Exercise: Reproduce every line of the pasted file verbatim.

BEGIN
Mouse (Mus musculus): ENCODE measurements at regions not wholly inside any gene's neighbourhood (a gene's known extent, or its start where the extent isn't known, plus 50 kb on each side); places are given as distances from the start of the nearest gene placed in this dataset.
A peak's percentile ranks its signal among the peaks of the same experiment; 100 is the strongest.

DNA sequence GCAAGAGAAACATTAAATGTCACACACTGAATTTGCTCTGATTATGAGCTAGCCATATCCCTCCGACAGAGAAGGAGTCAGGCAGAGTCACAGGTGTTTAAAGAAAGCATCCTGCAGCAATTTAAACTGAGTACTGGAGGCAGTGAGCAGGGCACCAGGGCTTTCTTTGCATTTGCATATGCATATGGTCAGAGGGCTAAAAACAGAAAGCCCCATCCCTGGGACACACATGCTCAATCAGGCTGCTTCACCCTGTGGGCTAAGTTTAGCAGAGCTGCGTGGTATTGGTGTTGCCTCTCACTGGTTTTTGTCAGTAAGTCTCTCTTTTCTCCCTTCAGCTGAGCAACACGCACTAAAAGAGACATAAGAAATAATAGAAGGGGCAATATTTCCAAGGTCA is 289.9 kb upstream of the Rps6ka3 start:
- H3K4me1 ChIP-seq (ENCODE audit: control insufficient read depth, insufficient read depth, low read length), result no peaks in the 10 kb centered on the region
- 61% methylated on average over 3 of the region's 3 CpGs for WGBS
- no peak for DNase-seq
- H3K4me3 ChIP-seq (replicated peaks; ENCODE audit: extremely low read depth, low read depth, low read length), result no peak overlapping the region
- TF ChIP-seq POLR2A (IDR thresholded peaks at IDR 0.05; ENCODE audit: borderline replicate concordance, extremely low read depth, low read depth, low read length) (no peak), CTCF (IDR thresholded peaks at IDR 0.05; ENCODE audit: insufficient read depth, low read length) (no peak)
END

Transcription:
Mouse (Mus musculus): ENCODE measurements at regions not wholly inside any gene's neighbourhood (a gene's known extent, or its start where the extent isn't known, plus 50 kb on each side); places are given as distances from the start of the nearest gene placed in this dataset.
A peak's percentile ranks its signal among the peaks of the same experiment; 100 is the strongest.

DNA sequence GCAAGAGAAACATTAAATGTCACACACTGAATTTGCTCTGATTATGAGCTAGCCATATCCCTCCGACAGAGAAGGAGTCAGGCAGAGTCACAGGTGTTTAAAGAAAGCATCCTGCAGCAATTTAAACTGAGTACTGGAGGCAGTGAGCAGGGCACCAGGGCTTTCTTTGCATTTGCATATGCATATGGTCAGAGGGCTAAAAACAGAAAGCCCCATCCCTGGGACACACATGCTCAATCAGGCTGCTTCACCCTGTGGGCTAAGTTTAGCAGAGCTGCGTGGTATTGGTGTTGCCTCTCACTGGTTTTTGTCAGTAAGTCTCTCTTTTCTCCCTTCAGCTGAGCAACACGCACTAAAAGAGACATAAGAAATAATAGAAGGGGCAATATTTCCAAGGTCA is 289.9 kb upstream of the Rps6ka3 start:
- H3K4me1 ChIP-seq (ENCODE audit: control insufficient read depth, insufficient read depth, low read length), result no peaks in the 10 kb centered on the region
- 61% methylated on average over 3 of the region's 3 CpGs for WGBS
- no peak for DNase-seq
- H3K4me3 ChIP-seq (replicated peaks; ENCODE audit: extremely low read depth, low read depth, low read length), result no peak overlapping the region
- TF ChIP-seq POLR2A (IDR thresholded peaks at IDR 0.05; ENCODE audit: borderline replicate concordance, extremely low read depth, low read depth, low read length) (no peak), CTCF (IDR thresholded peaks at IDR 0.05; ENCODE audit: insufficient read depth, low read length) (no peak)